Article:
//private final CharTermAttribute termAtt = addAttribute(CharTermAttribute.class);
      private final PartOfSpeechAttribute posAtt=addAttribute(PartOfSpeechAttribute.class);
      /**
       * Constructs a filter which removes words from the input TokenStream that are
       * of a given POS.
       * 
       * @param matchVersion
       *          Lucene version to enable correct Unicode 4.0 behavior in the stop
       *          set if Version > 3.0.  See above for details.
       * @param in
       *          Input stream
       * @param stopPOS
       *          A {@link CharArraySet} representing the POS to be filtered.
       */
      public POSFilterOut(Version matchVersion, TokenStream in, ArrayList stopPOS) {
        super(matchVersion, in);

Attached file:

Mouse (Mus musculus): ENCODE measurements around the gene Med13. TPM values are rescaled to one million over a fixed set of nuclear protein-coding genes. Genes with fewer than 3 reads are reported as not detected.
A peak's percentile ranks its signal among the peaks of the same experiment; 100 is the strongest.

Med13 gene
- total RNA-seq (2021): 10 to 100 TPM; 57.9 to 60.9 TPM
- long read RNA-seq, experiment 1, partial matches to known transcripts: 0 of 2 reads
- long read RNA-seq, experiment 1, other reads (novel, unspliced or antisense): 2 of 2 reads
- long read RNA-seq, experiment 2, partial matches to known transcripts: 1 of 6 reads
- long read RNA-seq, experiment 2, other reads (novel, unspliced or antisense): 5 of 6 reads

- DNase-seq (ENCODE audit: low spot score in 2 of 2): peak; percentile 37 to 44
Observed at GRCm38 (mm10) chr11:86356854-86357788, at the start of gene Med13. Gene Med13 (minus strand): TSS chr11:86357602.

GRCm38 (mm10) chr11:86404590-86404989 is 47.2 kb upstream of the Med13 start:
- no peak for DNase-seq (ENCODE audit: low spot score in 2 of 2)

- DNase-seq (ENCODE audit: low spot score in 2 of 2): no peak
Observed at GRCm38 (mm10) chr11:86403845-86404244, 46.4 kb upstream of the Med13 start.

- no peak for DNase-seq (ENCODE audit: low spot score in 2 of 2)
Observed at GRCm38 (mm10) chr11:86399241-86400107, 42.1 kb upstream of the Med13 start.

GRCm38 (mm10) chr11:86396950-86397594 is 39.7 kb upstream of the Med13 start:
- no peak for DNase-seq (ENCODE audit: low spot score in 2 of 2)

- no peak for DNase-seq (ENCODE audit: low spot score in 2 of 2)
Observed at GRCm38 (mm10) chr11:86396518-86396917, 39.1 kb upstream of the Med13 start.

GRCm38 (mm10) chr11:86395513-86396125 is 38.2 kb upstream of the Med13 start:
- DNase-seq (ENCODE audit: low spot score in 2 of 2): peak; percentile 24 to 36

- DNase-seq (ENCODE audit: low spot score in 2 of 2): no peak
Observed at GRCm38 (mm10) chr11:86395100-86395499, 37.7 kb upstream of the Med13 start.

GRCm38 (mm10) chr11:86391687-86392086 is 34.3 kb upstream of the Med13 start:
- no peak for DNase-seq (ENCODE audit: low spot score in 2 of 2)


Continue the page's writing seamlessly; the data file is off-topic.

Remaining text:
this.stopPOS = stopPOS;
        System.err.println(this.stopPOS.size()+" POSs excluded");
        for (String s : this.stopPOS)
        	System.err.println("Will ignore POS \""+s+"\" for indexding.");
      }
      /**
       * Returns the next input Token whose term() is not a stop word.
       */
      @Override
      protected boolean accept() {
    	  //this line does not accept regular expressions in the POS, which is desirable
    	  //return !stopPOS.contains(posAtt.getPartOfSpeech());
    	  boolean b = true;
    	  for (String pos1 : stopPOS){
    		  if (posAtt.getPartOfSpeech().matches(pos1)){
    			  b=false;
    			  //uncomment for evaluation purposes 
    			  //System.err.println(posAtt.getPartOfSpeech()+" for "+termAtt.toString());
    		  }
    	  }
    	  return b;
      }
    
    }
    

    This class is instantiated using the Lucene Version constant, the TokenStream that contains the tokens, as well as a list of POS to be filtered out.

    All these classes are used when